Jewish World Review June 15, 2005 / 8 Sivan
I hate that (the rise of identity journalism)
From time to time someone will suggest that we add a particular columnist to the opinion section at the Arkansas Democrat-Gazette not because he's a great writer or she's got some interesting ideas, but because the paper needs someone who'll represent a certain race or class or age group. Or, as I've heard it gratingly put, a certain . . . demographic.
You've heard of identity politics, the theory that we're just extensions of our group? Well, there's also an identity journalism, in which newspapers are supposed to shop around for an Hispanic columnist or a female commentator or a red-headed stepchild or whatever identity it takes to make the paper's stable of opinionators faithfully reflect the U.S. Census.
The object is to achieve Diversity not a diversity of thought or style or ideas but the capital-D, skin-deep kind that has become a shibboleth, cult and rather profitable industry in these superficial times.
And I hate it.
Because this kind of Diversity views the individual as only a reflection of a race or class or creed or sex excuse me, gender or whatever category is being emphasized at the moment. Such an approach not only demeans the writer but writing itself, as though it were just a product of socioeconomic circumstances, not the result of independent thought.
Identity journalism takes no account of an individual's talent or diligence or inspiration or education or experience or anything else that might go into the making of a commentator. At its root is the assumption that we can classify writers (or anyone else) by outward appearance, like Ralph Ellison's Invisible Man. Nothing they may actually think or say matters. They're stamped, labeled, pigeonholed and dismissed without further ado. It's unjust, of course, but it's also unrealistic. It doesn't account, to cite just one example, for someone like Eric Hoffer, a member of the longshoreman's union who became a conservative guru a few decades back, and whose collection of essays, "The True Believer," is still worth reading. Even studying.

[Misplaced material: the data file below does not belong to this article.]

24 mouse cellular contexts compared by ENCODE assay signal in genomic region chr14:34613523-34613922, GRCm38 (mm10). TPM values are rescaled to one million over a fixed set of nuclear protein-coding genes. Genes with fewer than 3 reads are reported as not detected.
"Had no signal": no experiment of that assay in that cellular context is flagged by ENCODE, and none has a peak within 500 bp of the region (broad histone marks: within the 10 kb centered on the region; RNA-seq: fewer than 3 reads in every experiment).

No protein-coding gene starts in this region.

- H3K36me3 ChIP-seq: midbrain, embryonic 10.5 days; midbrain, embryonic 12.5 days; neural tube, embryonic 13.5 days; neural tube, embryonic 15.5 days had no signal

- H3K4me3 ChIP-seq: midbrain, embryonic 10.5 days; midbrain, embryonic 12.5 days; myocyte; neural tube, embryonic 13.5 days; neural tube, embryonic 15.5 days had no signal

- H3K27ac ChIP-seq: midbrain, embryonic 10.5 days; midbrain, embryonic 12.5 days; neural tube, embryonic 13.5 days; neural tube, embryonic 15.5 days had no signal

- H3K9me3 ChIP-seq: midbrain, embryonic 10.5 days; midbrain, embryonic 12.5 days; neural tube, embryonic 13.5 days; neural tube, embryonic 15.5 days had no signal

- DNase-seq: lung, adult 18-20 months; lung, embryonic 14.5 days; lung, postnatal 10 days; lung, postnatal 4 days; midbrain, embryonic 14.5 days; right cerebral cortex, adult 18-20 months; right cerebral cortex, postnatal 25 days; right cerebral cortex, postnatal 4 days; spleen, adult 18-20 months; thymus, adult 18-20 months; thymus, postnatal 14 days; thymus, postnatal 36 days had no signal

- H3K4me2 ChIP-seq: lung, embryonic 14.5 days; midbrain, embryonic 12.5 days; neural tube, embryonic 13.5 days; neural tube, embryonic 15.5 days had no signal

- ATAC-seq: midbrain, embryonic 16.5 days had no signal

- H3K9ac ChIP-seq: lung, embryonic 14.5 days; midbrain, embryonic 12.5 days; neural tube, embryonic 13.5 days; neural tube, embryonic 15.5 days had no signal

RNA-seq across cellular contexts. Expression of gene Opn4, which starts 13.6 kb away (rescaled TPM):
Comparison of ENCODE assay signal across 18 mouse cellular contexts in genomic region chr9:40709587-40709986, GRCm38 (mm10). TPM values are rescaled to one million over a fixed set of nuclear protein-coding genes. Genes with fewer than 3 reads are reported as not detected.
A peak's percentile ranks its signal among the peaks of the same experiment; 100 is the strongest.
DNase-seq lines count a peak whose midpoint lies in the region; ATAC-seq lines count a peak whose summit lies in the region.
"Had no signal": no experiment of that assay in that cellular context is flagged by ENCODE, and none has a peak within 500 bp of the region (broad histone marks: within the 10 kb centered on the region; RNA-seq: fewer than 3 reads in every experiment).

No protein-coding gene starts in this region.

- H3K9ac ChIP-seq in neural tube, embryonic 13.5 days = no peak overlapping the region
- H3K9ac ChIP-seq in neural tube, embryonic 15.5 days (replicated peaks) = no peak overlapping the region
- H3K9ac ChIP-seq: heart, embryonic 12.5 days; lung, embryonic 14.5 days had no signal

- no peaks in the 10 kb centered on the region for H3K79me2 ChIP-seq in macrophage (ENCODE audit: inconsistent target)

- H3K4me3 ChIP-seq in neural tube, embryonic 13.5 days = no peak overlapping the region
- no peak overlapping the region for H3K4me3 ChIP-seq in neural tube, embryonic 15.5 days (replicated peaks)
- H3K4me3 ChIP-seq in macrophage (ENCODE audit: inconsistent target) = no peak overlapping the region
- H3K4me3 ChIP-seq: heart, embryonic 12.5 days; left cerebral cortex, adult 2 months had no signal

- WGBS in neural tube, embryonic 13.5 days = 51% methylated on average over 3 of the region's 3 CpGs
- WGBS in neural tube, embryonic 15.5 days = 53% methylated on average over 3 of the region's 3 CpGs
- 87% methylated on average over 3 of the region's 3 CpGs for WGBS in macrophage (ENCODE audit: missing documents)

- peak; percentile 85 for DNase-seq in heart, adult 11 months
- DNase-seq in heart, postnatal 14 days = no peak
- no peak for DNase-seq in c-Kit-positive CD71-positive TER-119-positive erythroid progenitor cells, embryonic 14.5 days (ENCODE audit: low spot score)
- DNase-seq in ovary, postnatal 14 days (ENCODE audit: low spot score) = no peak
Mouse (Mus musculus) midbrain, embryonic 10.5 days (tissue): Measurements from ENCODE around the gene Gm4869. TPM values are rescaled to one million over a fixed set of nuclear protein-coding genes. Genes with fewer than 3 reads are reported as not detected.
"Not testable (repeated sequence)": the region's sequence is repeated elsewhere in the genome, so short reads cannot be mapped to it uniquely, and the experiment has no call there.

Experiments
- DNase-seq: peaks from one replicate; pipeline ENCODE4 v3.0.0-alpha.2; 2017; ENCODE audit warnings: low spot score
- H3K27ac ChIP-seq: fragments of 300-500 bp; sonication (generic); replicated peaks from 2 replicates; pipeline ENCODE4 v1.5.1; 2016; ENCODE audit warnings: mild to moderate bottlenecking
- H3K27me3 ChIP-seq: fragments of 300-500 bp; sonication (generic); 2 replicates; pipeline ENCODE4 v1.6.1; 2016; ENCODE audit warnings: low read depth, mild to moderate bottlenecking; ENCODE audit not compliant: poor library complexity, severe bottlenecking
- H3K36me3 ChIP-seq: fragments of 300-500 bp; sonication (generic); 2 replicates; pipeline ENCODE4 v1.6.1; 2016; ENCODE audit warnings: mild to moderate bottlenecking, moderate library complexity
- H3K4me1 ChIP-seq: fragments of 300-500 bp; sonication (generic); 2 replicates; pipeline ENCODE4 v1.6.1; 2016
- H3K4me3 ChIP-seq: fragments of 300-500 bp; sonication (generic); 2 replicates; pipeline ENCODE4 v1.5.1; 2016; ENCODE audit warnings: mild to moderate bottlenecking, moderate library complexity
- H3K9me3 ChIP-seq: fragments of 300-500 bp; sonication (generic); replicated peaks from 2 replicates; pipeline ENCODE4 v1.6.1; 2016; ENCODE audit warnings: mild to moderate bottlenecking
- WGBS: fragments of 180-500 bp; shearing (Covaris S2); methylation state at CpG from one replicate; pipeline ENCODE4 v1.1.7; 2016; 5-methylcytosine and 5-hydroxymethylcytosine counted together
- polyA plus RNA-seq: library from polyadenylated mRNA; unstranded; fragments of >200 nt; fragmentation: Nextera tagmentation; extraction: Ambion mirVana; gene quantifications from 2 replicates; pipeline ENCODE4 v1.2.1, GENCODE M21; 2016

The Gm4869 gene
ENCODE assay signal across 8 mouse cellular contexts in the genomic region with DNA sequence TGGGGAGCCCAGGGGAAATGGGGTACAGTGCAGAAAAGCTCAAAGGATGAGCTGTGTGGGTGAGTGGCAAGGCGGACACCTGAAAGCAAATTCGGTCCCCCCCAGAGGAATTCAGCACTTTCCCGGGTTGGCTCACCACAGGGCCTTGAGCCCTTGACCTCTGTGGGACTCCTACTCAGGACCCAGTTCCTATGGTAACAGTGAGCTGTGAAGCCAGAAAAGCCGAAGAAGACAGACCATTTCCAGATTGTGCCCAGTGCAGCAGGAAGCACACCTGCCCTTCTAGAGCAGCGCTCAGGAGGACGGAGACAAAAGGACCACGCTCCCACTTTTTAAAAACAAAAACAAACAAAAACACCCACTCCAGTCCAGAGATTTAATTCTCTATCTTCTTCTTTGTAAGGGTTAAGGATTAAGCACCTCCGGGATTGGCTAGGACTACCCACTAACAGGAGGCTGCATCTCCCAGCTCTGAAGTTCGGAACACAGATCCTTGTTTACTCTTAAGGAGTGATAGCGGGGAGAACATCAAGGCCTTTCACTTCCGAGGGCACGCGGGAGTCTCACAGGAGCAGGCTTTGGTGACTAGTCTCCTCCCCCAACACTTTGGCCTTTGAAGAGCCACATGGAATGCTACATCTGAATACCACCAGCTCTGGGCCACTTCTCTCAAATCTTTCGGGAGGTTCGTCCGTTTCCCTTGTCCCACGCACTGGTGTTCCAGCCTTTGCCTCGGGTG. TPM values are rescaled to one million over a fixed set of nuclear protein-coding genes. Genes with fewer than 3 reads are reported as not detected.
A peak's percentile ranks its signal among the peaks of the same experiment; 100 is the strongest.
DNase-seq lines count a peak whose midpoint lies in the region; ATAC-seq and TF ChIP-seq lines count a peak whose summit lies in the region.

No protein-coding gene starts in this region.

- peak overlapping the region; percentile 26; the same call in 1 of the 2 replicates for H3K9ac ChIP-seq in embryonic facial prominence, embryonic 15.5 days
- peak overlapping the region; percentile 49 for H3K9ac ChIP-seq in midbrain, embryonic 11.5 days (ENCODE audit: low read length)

Luckily for readers, he chose to go his own thoughtful way, and what began as a critical review basically of the arts has become a critical review of the culture in general, or at least what passes for it in this our new Rome.
My favorite writer for my favorite magazine is a prison doctor who is also one of the remaining practitioners of simple English prose, which is no simple art at all. (Maybe it helps to come into daily contact with such a wide variety of characters.)
Theodore Dalrymple, M.D., devotes his article in the current issue to a literary scandal that wasn't one. It seems that in the 1980s a feminist publishing house, Virago Press, put out a book ("Down the Road, Worlds Away") by one Rahila Khan. In a series of short stories, she told about the lives of Muslim girls and white working-class boys who are thrown together in a certain kind of hardscrabble English neighborhood. It sounds like a finely written, sensitive book.
So? Well, it turns out that Rahila Khan was the pen name of the Reverend Toby Forward, a Church of England vicar who was reared in just such unlovely surroundings in the cities of the English Midlands, and so knew what he was writing about.
I'm glad to say that the Reverend Forward has done nothing of the kind. Indeed, his story would make any sensible observer ask just whose conduct is scandalous here.
Why didn't the vicar submit the stories under his own name? Well, he'd already had some experience along those lines. When the Rev. Toby Forward sent the stories about working-class boys to the BBC, he got a less than polite brush-off. When he submitted the stories about the girls as the work of Rahila Khan, the response was warm and encouraging. Lesson learned.
Theodore Dalrymple tells the whole, all too revealing story in the May 2005 issue of The New Criterion. He quotes a response to the "scandal" from a professor of Feminine Studies. Its typically humorless, incoherent prose reads like a parody of deconstructionist dizziness. Unfortunately, it isn't intended as such. You'll laugh, or maybe just utter a slow, sad sigh when you realize how familiar this form of literary fraud has become.
Identity politics, identity journalism, identity literature, they're all branches of the same, blinkered identity mentality. And I hate it.
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